My name is Becky Gibson, I’m 31, and I’m one of the one per cent of female HGV drivers in the UK.
I have been a lorry driver for three years, and I deliver and collect goods around Birmingham and surrounding areas. I always wanted a driving job and when I searched for them on the jobs website, a “pay later” training scheme came up for the HGV licence so I took it.
My husband has been driving trucks for years, but he was actually set against me becoming a lorry driver at first. He quickly realised he wasn’t going to change my mind.
My dad is a bank manager and my mum is a barmaid, and they were both a bit shocked when I told them what I was doing. A few friends just nodded and said, “Yeah, that seems about right for you!”
I get asked questions on a weekly basis about being a female lorry driver – people are always so curious when a woman pulls up in a HGV. I get asked a lot, “how have you driven that in there?” and I reply, “well, nobody else is going to do it for me so I just have to!”
There are downsides to being a woman doing this job. I’ve been asked for my phone number plenty of times when I really don’t want the attention, and I’ve also had negative reactions from people who don’t think a woman should be doing the job.
Men are more likely to kick off at a woman driver as they think they won’t bite back. I’ve been physically touched against my will by a man who was asking me for my number.
When I told my bosses, one dealt with it, and the other simply asked why I didn’t knee him “in the you-know-where”.
I am always more nervous to go to the seedier areas, especially in the winter when it gets dark early. I think one thing that all female drivers are always aware of is that the road isn’t the only danger to us.
“If I have a funny feeling or I feel uncomfortable anywhere I either phone my husband or my best friend, so someone is with me, so to speak, just in case.
I think there is only a small percentage of female drivers because the stereotypical truck driver isn’t a woman.
And it is a physical job – it takes a lot of strength sometimes and I am lucky that people have been there to help should I need it. I think the idea of the physicality alone can put people off.
The biggest negative to being a female on the road, though, is the lack of basic facilities. And actually that’s for all drivers, not just women.
A lot of “drivers’ toilets” I wouldn’t even let my dog use – they are horrendous. Most companies used to let you use their office loos, but when the pandemic hit, I was refused at a lot of places. I don’t know how people can justify refusing a basic necessity like that, but they did.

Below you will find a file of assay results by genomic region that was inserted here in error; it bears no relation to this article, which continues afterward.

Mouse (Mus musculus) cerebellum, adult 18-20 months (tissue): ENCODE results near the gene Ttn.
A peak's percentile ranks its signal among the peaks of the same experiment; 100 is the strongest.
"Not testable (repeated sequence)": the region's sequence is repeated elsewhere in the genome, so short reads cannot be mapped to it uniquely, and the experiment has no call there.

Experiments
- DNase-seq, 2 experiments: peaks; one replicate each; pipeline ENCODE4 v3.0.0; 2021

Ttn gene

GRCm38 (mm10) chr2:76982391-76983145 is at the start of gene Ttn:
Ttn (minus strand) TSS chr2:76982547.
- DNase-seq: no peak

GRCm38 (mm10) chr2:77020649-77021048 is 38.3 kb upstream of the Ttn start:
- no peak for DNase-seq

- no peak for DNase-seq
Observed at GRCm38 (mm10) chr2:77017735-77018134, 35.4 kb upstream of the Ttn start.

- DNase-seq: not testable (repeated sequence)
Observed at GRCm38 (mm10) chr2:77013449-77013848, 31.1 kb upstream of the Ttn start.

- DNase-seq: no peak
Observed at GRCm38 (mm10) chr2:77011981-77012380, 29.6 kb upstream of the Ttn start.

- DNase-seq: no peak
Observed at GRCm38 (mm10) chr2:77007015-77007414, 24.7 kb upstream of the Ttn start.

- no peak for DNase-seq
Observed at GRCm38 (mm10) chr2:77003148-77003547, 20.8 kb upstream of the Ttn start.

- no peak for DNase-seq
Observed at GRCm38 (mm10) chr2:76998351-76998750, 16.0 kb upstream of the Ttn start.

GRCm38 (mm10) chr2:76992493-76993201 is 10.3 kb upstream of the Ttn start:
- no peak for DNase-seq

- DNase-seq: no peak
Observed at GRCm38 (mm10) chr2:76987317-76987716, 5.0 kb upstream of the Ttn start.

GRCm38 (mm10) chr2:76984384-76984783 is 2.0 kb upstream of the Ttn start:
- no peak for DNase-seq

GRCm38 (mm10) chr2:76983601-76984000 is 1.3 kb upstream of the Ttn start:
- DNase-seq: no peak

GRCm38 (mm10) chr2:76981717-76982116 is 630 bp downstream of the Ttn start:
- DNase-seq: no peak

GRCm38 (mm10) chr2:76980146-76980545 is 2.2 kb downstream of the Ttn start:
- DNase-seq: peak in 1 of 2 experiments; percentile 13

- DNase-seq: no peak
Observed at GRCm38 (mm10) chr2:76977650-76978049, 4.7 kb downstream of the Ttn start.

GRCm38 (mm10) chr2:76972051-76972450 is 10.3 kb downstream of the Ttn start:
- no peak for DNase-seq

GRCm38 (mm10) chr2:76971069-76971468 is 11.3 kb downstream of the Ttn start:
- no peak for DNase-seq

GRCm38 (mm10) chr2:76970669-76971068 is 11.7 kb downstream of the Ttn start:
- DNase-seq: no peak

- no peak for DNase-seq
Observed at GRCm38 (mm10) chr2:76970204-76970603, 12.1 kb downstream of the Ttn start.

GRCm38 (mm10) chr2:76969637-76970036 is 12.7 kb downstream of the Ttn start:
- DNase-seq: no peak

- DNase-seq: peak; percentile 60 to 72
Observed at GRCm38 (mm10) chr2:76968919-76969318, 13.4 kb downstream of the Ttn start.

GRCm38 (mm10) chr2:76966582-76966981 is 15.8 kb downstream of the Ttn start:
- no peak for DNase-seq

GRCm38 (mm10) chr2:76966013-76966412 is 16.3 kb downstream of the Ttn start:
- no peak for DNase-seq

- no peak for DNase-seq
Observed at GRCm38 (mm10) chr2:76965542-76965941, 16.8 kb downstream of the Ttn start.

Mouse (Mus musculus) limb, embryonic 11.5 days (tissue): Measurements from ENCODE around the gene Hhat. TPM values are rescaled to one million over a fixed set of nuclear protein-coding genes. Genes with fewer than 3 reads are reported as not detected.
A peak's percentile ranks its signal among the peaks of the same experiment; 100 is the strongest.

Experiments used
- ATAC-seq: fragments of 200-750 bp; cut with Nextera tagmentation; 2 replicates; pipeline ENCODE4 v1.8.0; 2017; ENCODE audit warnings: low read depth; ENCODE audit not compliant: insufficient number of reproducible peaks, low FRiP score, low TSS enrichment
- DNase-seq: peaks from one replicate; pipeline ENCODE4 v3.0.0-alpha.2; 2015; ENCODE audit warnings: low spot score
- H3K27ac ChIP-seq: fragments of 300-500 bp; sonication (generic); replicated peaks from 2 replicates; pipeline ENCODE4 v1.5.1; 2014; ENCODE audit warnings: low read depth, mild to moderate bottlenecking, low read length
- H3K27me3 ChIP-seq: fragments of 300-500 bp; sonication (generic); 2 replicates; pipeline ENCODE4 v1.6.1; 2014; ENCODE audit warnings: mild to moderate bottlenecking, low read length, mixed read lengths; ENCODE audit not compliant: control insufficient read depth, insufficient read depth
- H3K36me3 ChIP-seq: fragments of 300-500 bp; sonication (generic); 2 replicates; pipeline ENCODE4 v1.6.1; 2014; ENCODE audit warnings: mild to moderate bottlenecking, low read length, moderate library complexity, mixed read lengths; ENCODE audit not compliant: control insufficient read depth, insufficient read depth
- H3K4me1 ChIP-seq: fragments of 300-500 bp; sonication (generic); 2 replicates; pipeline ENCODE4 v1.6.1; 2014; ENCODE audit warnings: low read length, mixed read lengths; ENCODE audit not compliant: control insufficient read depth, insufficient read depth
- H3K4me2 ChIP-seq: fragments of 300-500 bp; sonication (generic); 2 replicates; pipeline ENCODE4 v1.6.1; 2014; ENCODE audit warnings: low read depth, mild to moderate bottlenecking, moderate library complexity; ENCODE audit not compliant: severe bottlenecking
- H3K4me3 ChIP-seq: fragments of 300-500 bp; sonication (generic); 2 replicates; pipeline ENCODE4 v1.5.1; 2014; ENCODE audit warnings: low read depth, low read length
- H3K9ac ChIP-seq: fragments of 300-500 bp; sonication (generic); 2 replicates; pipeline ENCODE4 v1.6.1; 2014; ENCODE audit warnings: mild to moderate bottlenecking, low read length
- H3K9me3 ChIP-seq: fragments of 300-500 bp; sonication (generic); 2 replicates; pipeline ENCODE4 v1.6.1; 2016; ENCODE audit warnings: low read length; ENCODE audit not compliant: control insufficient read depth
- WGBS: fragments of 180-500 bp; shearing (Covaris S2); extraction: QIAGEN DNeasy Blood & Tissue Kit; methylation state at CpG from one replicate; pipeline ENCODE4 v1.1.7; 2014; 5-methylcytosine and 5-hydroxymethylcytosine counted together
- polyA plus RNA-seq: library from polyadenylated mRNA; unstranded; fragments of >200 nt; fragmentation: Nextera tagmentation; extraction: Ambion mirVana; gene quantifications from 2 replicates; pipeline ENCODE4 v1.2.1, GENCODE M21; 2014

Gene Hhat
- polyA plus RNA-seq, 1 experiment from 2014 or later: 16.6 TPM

The issue following on from that is that not all service stations have toilets so that was a big issue during the pandemic (it’s slightly relaxed now but not completely).
I think a lot more could be done to make the job better for both women and men. I am quite lucky where I work because I start at 7.30am or 8am and finish anytime between 4.30pm and 6pm, but there is a lot of work involved on the job.
Some days it can be all forklift jobs and some days I have to use the tail lift to complete the deliveries. The best part is no two days are ever the same.
The hardest part of the job is definitely the driving itself. People have no respect for HGVs on the road, they have no clue how hard it is to drive them and no clue that every time they do something stupid across a truck, they are genuinely endangering their lives – and ours.
Yes the money is OK, but it could be a lot better for the job we do. We could use more appreciation as we worked all through the pandemic and barely got any recognition.
What would really make a difference would be more, and better, facilities on the road for basic stuff. For example, not charging £2 for a bottle of water at some places.
It would also improve the job if we had more safe and secure places for drivers to park if they are on an overnight stay.
My favourite part of the job is that I get to share a part of my husband’s life that I couldn’t before. I understand exactly what he’s talking about when he talks about his work now, which is nice.
I’ve also made a lot of friends through the job with other drivers, and there are a lot of guys I see on a daily basis who I have got chatting to.
While they were curious at first, now they just accept me as one of them. The conversations I’ve been a part of would make a sailor blush.
As told to Kasia Delgado